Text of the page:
We only focus on a single metric, which we call ‘final-score’, that captures the accuracy of our model on the test data unseen during training. You are of course welcome to add aditional metrics, see AWS SageMaker documentation on Metrics. When defining a metric we provide a regular expression (i.e., string parsing rule) to extract the key metric from the output of each Estimator/worker.

metric_definitions = [{"Name": "final-score", "Regex": "final-score: (.*);"}]
objective_metric_name = "final-score"

Define Tuner#

Finally we put all of the elements we’ve been building up together into a HyperparameterTuner declaration.

hpo = sagemaker.tuner.HyperparameterTuner(

Run HPO#

s3 data input    =	s3://sagemaker-rapids-hpo-us-west-2/10_year
s3 model output  =	s3://sagemaker-us-west-2-561241433344/trained-models
compute          =	multiGPU
algorithm        =	XGBoost, 10 cv-fold
instance         =	ml.p3.8xlarge
spot instances   =	True
hpo strategy     =	Random
max_experiments  =	100
max_parallel     =	10
max runtime      =	86400 sec

Let’s be sure we take a moment to confirm before launching all of our HPO experiments. Depending on your configuration options running this cell can kick off a massive amount of computation!

Once this process begins, we recommend that you use the SageMaker UI to keep track of the health of the HPO process and the individual workers.

# tuning_job_name = new_job_name_from_config(dataset_directory, region, ml_workflow_choice,
#                                            algorithm_choice, cv_folds,
# #                                            instance_type)
# inputs=s3_data_input,
#          job_name=tuning_job_name,
#          wait=True,
#          logs='All')

# hpo.wait()  # block until the .fit call above is completed

Results and Summary#

Once your job is complete there are multiple ways to analyze the results. Below we display the performance of the best job, as well printing each HPO trial/job as a row of a dataframe.

tuning_job_name = "air-mGPU-XGB-10cv-527fd372fa4d8d"
hpo_results = summarize_hpo_results(tuning_job_name)
INFO:botocore.credentials:Found credentials from IAM Role: BaseNotebookInstanceEc2InstanceRole
best score: 0.9203665256500244
best params: {'max_depth': '7', 'max_features': '0.29751893065195945', 'num_boost_round': '346'}
best job-name: air-mGPU-XGB-10cv-527fd372fa4d8d-042-ed1ff13b
INFO:botocore.credentials:Found credentials from IAM Role: BaseNotebookInstanceEc2InstanceRole
max_depth max_features num_boost_round TrainingJobName TrainingJobStatus FinalObjectiveValue TrainingStartTime TrainingEndTime TrainingElapsedTimeSeconds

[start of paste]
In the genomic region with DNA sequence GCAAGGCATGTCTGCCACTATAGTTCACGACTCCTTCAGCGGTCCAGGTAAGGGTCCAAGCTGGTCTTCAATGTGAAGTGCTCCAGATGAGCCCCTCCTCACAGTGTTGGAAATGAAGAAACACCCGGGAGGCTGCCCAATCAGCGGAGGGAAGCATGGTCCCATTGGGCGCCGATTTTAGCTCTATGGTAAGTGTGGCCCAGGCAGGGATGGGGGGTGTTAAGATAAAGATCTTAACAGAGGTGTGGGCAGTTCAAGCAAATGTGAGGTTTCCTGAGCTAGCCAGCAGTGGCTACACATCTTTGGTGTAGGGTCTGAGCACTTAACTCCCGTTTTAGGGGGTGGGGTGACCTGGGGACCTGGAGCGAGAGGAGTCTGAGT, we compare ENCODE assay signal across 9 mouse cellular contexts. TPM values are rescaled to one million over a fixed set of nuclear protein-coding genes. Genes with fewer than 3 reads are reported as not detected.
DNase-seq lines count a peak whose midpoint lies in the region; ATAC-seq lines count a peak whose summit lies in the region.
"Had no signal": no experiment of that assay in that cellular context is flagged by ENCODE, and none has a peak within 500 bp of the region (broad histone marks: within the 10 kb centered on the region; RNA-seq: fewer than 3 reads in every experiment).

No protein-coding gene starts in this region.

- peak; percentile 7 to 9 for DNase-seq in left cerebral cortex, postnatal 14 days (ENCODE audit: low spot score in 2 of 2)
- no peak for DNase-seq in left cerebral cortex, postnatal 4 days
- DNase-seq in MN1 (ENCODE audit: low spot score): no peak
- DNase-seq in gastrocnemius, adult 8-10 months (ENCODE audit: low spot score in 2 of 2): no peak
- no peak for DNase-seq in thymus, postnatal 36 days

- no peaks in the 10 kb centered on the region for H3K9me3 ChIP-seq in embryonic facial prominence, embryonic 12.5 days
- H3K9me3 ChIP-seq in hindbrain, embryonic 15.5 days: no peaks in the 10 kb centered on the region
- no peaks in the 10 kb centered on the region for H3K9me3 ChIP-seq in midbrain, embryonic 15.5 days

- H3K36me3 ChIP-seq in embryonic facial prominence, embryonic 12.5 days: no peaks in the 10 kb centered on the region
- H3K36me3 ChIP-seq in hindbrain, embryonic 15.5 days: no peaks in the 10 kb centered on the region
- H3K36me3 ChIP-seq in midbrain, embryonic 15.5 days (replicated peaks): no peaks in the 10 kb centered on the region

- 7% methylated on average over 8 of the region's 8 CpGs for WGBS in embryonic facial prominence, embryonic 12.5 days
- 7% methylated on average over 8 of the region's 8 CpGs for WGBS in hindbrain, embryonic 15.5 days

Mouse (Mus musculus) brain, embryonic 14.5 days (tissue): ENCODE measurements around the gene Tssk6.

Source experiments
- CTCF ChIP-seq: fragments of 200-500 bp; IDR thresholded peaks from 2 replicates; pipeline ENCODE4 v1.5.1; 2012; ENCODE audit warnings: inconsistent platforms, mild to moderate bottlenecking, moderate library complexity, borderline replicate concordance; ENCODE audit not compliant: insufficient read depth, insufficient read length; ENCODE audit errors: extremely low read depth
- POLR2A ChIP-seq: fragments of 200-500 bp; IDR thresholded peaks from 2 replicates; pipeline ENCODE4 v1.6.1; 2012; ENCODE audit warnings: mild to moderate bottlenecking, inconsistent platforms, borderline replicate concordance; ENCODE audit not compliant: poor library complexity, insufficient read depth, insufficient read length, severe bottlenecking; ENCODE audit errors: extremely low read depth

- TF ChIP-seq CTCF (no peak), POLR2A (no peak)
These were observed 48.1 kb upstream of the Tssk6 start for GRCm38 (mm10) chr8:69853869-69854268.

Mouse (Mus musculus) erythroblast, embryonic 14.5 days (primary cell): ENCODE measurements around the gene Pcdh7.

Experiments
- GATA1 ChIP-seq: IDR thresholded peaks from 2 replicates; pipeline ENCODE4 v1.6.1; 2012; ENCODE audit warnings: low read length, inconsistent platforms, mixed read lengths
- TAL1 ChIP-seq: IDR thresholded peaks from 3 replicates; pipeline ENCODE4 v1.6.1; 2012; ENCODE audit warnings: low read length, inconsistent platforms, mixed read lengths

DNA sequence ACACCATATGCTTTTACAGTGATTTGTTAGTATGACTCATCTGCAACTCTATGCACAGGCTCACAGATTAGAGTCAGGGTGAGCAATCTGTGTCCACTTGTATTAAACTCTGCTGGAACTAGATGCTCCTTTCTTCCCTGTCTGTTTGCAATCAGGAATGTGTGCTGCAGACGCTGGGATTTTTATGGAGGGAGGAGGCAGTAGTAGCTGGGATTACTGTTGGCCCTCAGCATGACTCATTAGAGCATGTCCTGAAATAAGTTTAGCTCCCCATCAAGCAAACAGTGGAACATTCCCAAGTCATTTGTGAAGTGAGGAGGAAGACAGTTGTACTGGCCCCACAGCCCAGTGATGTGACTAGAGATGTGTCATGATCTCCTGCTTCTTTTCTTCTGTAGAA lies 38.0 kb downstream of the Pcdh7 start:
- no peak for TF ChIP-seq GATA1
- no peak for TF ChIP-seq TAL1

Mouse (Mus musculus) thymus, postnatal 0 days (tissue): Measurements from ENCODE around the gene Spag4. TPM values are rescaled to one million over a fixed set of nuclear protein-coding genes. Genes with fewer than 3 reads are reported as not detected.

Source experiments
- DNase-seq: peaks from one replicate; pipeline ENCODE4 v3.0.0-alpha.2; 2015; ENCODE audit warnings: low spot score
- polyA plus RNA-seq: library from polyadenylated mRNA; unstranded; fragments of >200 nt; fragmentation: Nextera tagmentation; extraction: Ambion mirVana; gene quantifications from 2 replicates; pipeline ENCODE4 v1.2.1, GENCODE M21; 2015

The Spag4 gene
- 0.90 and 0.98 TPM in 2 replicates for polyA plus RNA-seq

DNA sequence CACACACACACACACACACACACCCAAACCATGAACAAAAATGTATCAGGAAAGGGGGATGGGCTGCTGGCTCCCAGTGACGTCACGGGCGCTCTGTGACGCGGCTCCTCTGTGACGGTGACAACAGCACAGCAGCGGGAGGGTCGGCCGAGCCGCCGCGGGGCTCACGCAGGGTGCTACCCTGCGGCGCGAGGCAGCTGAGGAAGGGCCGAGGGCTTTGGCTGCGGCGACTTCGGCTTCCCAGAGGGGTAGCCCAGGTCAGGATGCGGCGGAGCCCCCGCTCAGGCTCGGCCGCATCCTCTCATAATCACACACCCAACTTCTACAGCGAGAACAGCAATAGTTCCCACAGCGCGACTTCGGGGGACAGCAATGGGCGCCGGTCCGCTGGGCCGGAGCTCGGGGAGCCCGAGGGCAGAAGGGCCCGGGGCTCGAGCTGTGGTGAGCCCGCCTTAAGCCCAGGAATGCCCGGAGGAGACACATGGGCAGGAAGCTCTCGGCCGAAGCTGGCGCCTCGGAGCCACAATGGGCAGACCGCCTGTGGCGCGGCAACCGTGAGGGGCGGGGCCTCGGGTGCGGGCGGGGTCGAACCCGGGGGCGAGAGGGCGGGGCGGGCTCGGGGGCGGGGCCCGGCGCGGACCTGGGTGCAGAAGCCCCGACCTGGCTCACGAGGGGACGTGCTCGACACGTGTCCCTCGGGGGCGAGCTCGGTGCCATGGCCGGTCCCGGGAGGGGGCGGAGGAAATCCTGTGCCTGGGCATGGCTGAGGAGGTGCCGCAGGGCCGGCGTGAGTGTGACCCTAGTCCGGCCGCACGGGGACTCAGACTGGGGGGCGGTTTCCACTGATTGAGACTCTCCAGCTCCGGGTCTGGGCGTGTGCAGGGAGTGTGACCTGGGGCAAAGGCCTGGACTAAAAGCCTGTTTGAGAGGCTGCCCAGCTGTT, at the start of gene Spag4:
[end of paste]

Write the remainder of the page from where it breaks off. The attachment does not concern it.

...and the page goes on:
0 5.0 0.715196 116.0 air-mGPU-XGB-10cv-527fd372fa4d8d-100-c04c691b Completed 0.920362 2023-01-23 21:01:38+00:00 2023-01-23 21:06:21+00:00 283.0
1 12.0 0.855974 243.0 air-mGPU-XGB-10cv-527fd372fa4d8d-099-97d44628 Completed 0.920355 2023-01-23 21:17:56+00:00 2023-01-23 21:22:34+00:00 278.0
2 11.0 0.549247 395.0 air-mGPU-XGB-10cv-527fd372fa4d8d-098-e74f483f Completed 0.920356 2023-01-23 20:56:06+00:00 2023-01-23 21:00:44+00:00 278.0
3 7.0 0.882803 179.0 air-mGPU-XGB-10cv-527fd372fa4d8d-097-50755cd6 Completed 0.920356 2023-01-23 20:54:35+00:00 2023-01-23 20:59:13+00:00 278.0
4 8.0 0.416939 267.0 air-mGPU-XGB-10cv-527fd372fa4d8d-096-5c95eb2f Completed 0.920355 2023-01-23 20:51:24+00:00 2023-01-23 20:56:02+00:00 278.0
... ... ... ... ... ... ... ... ... ...
95 5.0 0.426204 330.0 air-mGPU-XGB-10cv-527fd372fa4d8d-005-7b755a81 Completed 0.920355 2023-01-23 18:48:35+00:00 2023-01-23 18:53:48+00:00 313.0
96 5.0 0.283752 256.0 air-mGPU-XGB-10cv-527fd372fa4d8d-004-e4d086fb Completed 0.920356 2023-01-23 18:48:34+00:00 2023-01-23 18:53:47+00:00 313.0
97 5.0 0.137874 377.0 air-mGPU-XGB-10cv-527fd372fa4d8d-003-89cd8506 Completed 0.920355 2023-01-23 18:48:31+00:00 2023-01-23 18:53:44+00:00 313.0
98 15.0 0.934718 365.0 air-mGPU-XGB-10cv-527fd372fa4d8d-002-caf8f6c3 Completed 0.920360 2023-01-23 18:48:25+00:00 2023-01-23 18:53:48+00:00 323.0
99 15.0 0.356588 460.0 air-mGPU-XGB-10cv-527fd372fa4d8d-001-e8a6d247 Completed 0.920356 2023-01-23 18:48:29+00:00 2023-01-23 18:53:47+00:00 318.0

100 rows × 9 columns

For a more in depth look at the HPO process we invite you to check out the HPO_Analyze_TuningJob_Results.ipynb notebook which shows how we can explore interesting things like the impact of each individual hyperparameter on the performance metric.

Getting the best Model#